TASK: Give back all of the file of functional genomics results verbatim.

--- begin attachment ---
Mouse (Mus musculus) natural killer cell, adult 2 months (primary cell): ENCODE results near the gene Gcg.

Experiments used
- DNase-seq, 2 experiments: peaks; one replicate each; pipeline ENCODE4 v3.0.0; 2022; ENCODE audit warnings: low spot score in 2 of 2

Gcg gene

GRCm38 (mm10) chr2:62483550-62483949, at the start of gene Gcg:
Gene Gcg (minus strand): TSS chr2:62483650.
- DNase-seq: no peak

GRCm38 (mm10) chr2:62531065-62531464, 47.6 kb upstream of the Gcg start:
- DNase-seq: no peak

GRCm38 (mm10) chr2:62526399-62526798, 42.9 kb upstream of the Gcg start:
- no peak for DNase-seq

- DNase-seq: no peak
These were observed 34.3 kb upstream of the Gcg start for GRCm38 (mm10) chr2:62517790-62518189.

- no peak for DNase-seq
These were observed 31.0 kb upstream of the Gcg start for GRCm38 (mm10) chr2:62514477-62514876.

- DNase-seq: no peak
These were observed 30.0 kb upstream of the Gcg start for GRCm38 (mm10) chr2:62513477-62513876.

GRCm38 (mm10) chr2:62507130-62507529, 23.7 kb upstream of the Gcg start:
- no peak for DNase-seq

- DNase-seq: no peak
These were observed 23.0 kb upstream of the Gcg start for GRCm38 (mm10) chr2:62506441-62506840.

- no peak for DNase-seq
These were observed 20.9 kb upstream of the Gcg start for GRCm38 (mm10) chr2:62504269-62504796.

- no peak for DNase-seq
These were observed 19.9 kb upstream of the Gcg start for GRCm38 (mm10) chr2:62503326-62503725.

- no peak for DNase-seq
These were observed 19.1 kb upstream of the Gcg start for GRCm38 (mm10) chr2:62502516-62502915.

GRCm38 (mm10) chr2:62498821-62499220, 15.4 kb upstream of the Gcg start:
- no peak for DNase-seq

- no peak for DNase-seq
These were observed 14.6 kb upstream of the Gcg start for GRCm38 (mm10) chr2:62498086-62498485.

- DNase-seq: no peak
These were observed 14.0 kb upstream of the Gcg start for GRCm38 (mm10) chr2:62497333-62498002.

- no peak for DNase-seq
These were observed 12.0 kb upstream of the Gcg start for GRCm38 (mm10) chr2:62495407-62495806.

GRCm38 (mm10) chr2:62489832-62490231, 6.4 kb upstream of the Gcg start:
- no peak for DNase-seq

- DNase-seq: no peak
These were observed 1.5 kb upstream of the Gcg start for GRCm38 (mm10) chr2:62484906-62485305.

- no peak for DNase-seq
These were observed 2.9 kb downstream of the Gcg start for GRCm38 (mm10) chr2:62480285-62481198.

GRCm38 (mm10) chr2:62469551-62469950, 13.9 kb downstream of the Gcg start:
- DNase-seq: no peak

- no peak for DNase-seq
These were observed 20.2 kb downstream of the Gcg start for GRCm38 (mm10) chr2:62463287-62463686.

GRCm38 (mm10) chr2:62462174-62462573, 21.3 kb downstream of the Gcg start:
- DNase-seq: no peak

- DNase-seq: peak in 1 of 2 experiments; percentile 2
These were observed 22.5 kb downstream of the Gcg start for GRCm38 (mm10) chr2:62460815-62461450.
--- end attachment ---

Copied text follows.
Mouse (Mus musculus) natural killer cell, adult 2 months (primary cell): ENCODE results near the gene Gcg.

Experiments used
- DNase-seq, 2 experiments: peaks; one replicate each; pipeline ENCODE4 v3.0.0; 2022; ENCODE audit warnings: low spot score in 2 of 2

Gcg gene

GRCm38 (mm10) chr2:62483550-62483949, at the start of gene Gcg:
Gene Gcg (minus strand): TSS chr2:62483650.
- DNase-seq: no peak

GRCm38 (mm10) chr2:62531065-62531464, 47.6 kb upstream of the Gcg start:
- DNase-seq: no peak

GRCm38 (mm10) chr2:62526399-62526798, 42.9 kb upstream of the Gcg start:
- no peak for DNase-seq

- DNase-seq: no peak
These were observed 34.3 kb upstream of the Gcg start for GRCm38 (mm10) chr2:62517790-62518189.

- no peak for DNase-seq
These were observed 31.0 kb upstream of the Gcg start for GRCm38 (mm10) chr2:62514477-62514876.

- DNase-seq: no peak
These were observed 30.0 kb upstream of the Gcg start for GRCm38 (mm10) chr2:62513477-62513876.

GRCm38 (mm10) chr2:62507130-62507529, 23.7 kb upstream of the Gcg start:
- no peak for DNase-seq

- DNase-seq: no peak
These were observed 23.0 kb upstream of the Gcg start for GRCm38 (mm10) chr2:62506441-62506840.

- no peak for DNase-seq
These were observed 20.9 kb upstream of the Gcg start for GRCm38 (mm10) chr2:62504269-62504796.

- no peak for DNase-seq
These were observed 19.9 kb upstream of the Gcg start for GRCm38 (mm10) chr2:62503326-62503725.

- no peak for DNase-seq
These were observed 19.1 kb upstream of the Gcg start for GRCm38 (mm10) chr2:62502516-62502915.

GRCm38 (mm10) chr2:62498821-62499220, 15.4 kb upstream of the Gcg start:
- no peak for DNase-seq

- no peak for DNase-seq
These were observed 14.6 kb upstream of the Gcg start for GRCm38 (mm10) chr2:62498086-62498485.

- DNase-seq: no peak
These were observed 14.0 kb upstream of the Gcg start for GRCm38 (mm10) chr2:62497333-62498002.

- no peak for DNase-seq
These were observed 12.0 kb upstream of the Gcg start for GRCm38 (mm10) chr2:62495407-62495806.

GRCm38 (mm10) chr2:62489832-62490231, 6.4 kb upstream of the Gcg start:
- no peak for DNase-seq

- DNase-seq: no peak
These were observed 1.5 kb upstream of the Gcg start for GRCm38 (mm10) chr2:62484906-62485305.

- no peak for DNase-seq
These were observed 2.9 kb downstream of the Gcg start for GRCm38 (mm10) chr2:62480285-62481198.

GRCm38 (mm10) chr2:62469551-62469950, 13.9 kb downstream of the Gcg start:
- DNase-seq: no peak

- no peak for DNase-seq
These were observed 20.2 kb downstream of the Gcg start for GRCm38 (mm10) chr2:62463287-62463686.

GRCm38 (mm10) chr2:62462174-62462573, 21.3 kb downstream of the Gcg start:
- DNase-seq: no peak

- DNase-seq: peak in 1 of 2 experiments; percentile 2
These were observed 22.5 kb downstream of the Gcg start for GRCm38 (mm10) chr2:62460815-62461450.